Bake for 30 to 40 minutes in the preheated oven. Remove the lasagna from the oven and allow it to rest a few minutes before serving.
I love mac and cheese. Pasta. Cheese. Gooey deliciousness. What’s not to love? To make a more hearty meal, add a protein or mix it up a bit. Use tortellini instead of macaroni or shells. Top with a cracker crumble. Throw in some chicken and broccoli. That makes it healthy, right? Other add-in ideas: meatballs, bacon (mmmm…bacon), spicy sausage, veggies, pesto, or even tuna. I decided to take it up a notch by throwing in some diced ham.
I have a super yummy recipe when I don’t want to make boxed mac and cheese. You can use any kind of cheese that melts easily, like American (which does have its place but not today), but this is fancy mac and cheese so you swap out the American for a more grown up cheese: Gruyere. Gruyere is a type of Swiss cheese that doesn’t taste anything like that strong, holey Swiss cheese. Instead, it’s sweet, salty, and nutty without being overpowering. It’s also really creamy and melts easily so it’s perfect for fondue, grilled cheese, and of course, mac and cheese.
Making homemade mac and cheese is not hard, but is a little more time consuming that the box. The “hardest” part is making the actually sauce, but it’s a lot easier to make than you think. You won’t mess up. It won’t come out lumpy or burnt if you follow a few simple steps. I promise.
Do your prep work. Shred a bunch of cheese and dice your ham into bite-sized pieces.
While you’re cooking your pasta (to slightly under al dente because it’ll continue to cook a little in the oven), make your sauce. Heat up some milk. When it’s ready, it should be hot, but not boiling. If you can stick your little finger in it and it’s a little uncomfortable, but not burning, it’s perfect. It’ll also coat the spoon and pan a little. It took about three minutes for me on medium heat.
The key is not to heat it on high and or it might scorch the bottom of the pan. If that happens, just start over and be patient. It’ll do the right thing if you don’t rush it.
While this is going on, melt some butter that you’ve cubed into smaller squares so it melts quickly and more evenly than if you threw the whole stick in. Add the same amount of flour and whisk over low heat for about two minutes. Watch you go! You’re now making a roux, which is just a fancy way of saying you’ve combined some butter and flour that you can use to thicken a lot of stuff.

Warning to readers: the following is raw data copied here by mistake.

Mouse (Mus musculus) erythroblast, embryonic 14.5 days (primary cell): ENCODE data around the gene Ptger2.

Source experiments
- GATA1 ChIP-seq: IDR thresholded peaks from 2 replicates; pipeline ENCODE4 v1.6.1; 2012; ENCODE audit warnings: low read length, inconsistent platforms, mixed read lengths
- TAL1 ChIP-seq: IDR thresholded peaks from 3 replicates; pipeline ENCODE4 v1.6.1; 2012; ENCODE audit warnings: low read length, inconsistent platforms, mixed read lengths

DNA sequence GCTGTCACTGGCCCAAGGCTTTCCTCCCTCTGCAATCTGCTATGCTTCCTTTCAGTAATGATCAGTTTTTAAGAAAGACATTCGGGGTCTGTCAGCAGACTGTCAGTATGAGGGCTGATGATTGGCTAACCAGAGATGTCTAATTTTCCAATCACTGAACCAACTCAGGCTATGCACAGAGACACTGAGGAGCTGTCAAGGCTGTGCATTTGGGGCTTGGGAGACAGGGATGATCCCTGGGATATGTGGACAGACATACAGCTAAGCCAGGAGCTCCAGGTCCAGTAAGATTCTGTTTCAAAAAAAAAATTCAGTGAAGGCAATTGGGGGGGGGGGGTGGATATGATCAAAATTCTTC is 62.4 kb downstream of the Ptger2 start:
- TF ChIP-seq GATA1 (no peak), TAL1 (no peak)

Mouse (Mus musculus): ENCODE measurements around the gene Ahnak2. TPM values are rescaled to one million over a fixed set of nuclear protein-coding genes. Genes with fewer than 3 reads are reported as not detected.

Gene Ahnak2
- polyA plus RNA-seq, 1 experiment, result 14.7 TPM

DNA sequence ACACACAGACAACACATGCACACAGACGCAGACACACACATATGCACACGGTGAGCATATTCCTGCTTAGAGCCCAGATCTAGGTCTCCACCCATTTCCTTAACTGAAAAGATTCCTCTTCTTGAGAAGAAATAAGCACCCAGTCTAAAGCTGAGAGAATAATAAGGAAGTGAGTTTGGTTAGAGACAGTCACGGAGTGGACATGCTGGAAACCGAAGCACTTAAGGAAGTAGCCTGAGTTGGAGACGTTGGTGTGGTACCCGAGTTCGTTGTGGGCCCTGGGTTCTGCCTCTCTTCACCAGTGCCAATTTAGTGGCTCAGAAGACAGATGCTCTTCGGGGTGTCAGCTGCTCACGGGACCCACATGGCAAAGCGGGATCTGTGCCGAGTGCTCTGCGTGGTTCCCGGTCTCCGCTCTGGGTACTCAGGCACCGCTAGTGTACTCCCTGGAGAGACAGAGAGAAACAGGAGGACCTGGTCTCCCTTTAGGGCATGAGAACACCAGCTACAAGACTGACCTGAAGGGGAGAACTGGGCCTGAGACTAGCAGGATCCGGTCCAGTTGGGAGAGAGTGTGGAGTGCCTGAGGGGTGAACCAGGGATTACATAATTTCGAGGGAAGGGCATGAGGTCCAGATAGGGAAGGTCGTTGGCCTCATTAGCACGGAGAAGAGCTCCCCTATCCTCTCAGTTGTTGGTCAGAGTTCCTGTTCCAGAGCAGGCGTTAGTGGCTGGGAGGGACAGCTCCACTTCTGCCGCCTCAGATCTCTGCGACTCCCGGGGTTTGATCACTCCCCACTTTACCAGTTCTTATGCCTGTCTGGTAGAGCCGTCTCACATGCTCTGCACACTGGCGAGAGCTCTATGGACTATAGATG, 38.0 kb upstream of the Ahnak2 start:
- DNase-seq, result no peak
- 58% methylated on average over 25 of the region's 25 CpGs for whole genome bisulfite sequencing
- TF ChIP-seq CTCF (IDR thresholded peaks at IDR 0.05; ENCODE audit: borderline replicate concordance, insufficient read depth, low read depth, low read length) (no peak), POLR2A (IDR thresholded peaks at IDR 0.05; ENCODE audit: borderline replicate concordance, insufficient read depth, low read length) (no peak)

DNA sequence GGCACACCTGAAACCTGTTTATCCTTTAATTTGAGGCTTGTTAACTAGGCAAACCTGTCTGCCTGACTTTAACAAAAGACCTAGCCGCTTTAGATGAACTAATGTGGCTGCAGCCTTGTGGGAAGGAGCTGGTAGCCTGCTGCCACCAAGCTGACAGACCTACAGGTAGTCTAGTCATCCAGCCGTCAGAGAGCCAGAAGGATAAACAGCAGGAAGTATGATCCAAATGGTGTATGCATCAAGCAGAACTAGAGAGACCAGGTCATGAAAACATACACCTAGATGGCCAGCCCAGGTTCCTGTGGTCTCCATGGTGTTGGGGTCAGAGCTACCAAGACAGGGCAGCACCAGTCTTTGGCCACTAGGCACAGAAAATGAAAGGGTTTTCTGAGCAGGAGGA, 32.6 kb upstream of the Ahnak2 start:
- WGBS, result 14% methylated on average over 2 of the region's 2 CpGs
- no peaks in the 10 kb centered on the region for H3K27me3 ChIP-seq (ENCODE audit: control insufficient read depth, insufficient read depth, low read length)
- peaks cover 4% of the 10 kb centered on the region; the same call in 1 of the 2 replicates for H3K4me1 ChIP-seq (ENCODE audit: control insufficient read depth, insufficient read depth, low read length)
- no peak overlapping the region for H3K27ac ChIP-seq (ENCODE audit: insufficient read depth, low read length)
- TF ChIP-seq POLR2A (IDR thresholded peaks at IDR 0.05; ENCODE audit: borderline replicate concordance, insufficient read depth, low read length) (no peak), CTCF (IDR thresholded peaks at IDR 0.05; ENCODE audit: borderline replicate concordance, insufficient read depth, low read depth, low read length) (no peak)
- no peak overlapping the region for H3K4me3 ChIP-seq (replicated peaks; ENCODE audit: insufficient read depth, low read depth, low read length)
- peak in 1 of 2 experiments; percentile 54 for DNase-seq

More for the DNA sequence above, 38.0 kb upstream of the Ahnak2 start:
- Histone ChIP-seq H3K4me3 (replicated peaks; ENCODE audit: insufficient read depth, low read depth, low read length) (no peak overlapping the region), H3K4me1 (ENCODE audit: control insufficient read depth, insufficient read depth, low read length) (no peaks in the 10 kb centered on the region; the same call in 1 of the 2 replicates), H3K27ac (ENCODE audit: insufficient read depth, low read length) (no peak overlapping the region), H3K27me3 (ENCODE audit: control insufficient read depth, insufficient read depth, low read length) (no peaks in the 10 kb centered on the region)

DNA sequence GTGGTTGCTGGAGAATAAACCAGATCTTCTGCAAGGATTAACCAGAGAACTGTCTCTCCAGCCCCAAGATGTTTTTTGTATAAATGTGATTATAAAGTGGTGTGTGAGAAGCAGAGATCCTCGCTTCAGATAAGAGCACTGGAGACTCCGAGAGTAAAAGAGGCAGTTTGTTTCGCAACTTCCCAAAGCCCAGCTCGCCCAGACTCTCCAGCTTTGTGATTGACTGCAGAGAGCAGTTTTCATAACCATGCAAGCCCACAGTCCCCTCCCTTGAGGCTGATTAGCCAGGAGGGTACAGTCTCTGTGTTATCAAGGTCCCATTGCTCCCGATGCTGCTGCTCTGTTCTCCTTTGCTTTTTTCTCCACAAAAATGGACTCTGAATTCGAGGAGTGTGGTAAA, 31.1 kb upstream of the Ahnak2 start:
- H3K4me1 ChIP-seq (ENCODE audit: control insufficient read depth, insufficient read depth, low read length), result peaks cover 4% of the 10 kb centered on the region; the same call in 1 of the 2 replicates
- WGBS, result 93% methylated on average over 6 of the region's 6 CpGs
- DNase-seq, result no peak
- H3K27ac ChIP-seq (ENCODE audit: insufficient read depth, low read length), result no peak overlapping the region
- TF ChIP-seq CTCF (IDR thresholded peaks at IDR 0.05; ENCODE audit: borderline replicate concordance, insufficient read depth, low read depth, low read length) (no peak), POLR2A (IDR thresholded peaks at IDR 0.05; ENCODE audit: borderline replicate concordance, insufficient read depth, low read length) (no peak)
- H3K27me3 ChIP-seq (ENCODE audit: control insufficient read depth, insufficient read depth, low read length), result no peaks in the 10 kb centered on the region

I depend on time to make sure the roux comes out right. After you’ve made a roux a few times, you’ll know what to look for, but for now, just stick to stirring for two minutes and note that it’s bubbly, no longer has that raw flour taste, and slightly darker than before. You can cook it longer to a more golden-brown if you want a darker, richer sauce, but I prefer mine fairly blond.
Add the hot milk and whisk the entire time for one to two minutes. The sauce will be thickened and smooth. Next comes the cheese. Throw that all in along with your seasonings and ham. When it’s well mixed and melty, it’ll look like fondue and it’ll be difficult not to dip cubes of sourdough bread into it. Resist the temptation. I mean, you should taste it to make sure it’s ok, but use some self-restraint.
Mix it with the cooked pasta, stir again until all the pasta is well coated. Plop it into a casserole pan.
Bake it until bubbly and slightly toasted on top.
The original recipe comes from Ina Garten, who makes a ton of amazing food. I completely trust all of her recipes. This recipe has been halved and macaroni has been substituted with shells. I also skipped the tomato and bread crumb topping.
Add the pasta to boiling, salted water and cook according to the directions on the package, 6 to 8 minutes. Drain well.
Meanwhile, heat the milk in a small saucepan, but don't boil it. Melt butter in a pot and add the flour. Cook over low heat for 2 minutes, stirring with a whisk. While whisking, add the hot milk and cook for a minute or two more, until thickened and smooth. Off the heat, add the Gruyere, Cheddar, 1 tablespoon salt, pepper, nutmeg, and ham. Add the cooked pasta and stir well. Pour into a baking dish.
Bake for 30 to 35 minutes, or until the sauce is bubbly and the macaroni is browned on the top.
In my opinion, the sides make the Christmas dinner. I don’t dislike turkey, but I’m not its biggest fan (except this Expertly Spiced and Glazed Roast Turkey might have changed my mind) so I like to focus on the side dishes. There are too many delicious sides I like so the problem turns out to be which ones to make. The list starts out long, is cut, grows again when I ask the family if I’m missing anything (why do I ask them?!), and then finally reduced to something manageable and not too gluttonous.
I make all the sides the day before and heat them up on Christmas. I used to make them the day off, but that’s just insane. Nothing was ready on time and I would end up running around like a crazy woman with my family telling me to sit down. Sit down? This food doesn’t make itself! Do you want dinner or not?! See the tension I’m talking about? Ahhhh! No, thank you.